Technical and fundamental support
In emerging debt, says the fund manager, one of the keys are the flows, and explains that this market has changed a lot in recent years and, unlike decades ago, now has the support of the institutional investor. "In 2016 there has been a return of flows after two years of outflows following the taper tantrum of 2013, which partly explains the rebound," he says. But although not all investors return, the key segment that does guarantees support for the asset: "Emerging debt accounts for 12% of global debt and the institutional investor, who was not there 20 years ago, now invests 3% to 4% of his portfolio. That demand will remain and will support emerging long-term debt," he says.
The fund manager acknowledges that flows are increasingly important in a less liquid environment, partly because investors have to focus their capital on certain assets and this accentuates the lower liquidity and greater volatility in emerging debt. For the expert, the asset compensates for the risks taken in the long term and advocates a strategy with a broad horizon, as it is "dangerous and costly" to have a short-term strategy in these markets." In addition, the current attractive valuations give room for that potential in the medium and long term.
Do Not Fear the Fed
But it’s not only technical factors that support the asset: in terms of fundamentals, these markets are stronger today than in the past, as they have higher currency reserves, a lower debt-to-GDP ratio than developed countries, and more debt in local currency than in dollars. For the fund manager, if they have already adapted to difficult situations such as the fall in commodities, they are prepared to face the risk of US rate hikes.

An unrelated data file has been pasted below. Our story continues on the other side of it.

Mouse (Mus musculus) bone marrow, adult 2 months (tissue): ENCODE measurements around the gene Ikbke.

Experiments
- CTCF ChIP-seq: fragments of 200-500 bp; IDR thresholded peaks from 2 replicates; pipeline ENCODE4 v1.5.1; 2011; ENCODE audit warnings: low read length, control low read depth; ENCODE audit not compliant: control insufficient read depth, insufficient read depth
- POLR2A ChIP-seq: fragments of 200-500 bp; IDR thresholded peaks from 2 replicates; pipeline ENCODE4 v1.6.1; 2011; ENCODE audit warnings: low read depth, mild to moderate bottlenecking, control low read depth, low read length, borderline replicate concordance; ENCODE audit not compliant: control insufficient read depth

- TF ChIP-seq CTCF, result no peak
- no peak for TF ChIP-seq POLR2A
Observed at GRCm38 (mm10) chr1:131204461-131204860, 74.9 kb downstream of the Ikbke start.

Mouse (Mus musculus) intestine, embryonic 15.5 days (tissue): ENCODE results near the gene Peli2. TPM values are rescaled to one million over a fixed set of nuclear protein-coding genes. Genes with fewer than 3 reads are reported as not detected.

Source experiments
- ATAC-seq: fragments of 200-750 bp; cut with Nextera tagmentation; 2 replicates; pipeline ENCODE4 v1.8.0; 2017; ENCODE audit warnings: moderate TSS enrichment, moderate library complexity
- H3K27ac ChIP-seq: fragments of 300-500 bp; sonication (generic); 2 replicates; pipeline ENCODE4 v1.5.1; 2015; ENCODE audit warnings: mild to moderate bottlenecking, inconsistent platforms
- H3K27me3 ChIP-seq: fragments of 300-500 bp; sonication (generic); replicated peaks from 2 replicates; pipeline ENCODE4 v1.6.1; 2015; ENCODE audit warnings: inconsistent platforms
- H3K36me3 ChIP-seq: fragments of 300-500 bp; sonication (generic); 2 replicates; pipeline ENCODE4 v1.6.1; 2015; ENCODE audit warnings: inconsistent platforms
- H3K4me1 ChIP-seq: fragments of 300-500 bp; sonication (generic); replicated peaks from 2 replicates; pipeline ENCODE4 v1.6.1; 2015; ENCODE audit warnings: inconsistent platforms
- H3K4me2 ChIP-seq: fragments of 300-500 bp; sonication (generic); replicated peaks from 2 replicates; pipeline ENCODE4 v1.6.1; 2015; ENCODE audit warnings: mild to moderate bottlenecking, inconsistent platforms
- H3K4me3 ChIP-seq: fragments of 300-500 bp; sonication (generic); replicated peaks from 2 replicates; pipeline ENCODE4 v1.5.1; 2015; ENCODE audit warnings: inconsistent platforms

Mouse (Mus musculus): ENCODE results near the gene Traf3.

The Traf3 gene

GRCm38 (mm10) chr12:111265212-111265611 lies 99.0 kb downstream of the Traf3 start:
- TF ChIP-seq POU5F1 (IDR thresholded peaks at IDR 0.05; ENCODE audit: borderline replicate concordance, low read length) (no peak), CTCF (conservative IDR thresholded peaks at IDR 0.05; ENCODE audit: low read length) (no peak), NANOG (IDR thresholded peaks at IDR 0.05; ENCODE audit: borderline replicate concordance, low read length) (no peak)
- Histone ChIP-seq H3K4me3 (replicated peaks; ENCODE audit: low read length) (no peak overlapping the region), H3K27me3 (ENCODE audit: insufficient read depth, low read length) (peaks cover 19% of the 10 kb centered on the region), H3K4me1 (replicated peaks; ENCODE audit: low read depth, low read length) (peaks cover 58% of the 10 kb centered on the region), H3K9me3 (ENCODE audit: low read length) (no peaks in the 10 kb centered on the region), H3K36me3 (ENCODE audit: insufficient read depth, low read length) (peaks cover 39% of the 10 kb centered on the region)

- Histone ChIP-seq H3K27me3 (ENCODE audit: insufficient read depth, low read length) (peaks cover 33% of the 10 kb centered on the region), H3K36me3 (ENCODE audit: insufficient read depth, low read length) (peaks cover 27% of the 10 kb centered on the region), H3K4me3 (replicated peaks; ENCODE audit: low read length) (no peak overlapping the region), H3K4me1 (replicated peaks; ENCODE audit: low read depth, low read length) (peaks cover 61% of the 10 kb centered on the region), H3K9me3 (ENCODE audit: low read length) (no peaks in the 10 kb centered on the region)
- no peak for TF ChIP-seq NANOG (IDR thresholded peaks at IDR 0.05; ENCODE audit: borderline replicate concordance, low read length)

Three-quarters of the time US rates are negatively correlated to emerging market debt spreads, i.e., the behavior is positive because growth is priced-in. Only when there have been surprises has the asset fallen," explains the manager. Neither have interest rate hikes been a bad sign for commodities, so the Fed should not be feared, he says.
China: The Number 1 Risk
The major risk, which could be systemic, is, in his view, China: "It is the number 1 risk for emerging markets and we must use hedging because the readjustment in their economy will not be smooth, it is unlikely," he says; which is why he is hedged with CDS.
EDRAM 2017 Asset Allocation in the Developed World
In the presentation in Madrid, Benjamin Melman, Head of Asset Allocation and Sovereign Debt for the management company, spoke of the preference, for 2017,for European assets, and also – but to a lesser degree – US assets (particularly cyclical sectors with a focus on banks and the health sector); in fixed income, although the vision is negative, they’re committed to bonds linked to inflation in Europe, high-yield in the Old Continent, investment grade credit in the US, and, above all, European subordinated financial bonds, his favorite debt asset for next year.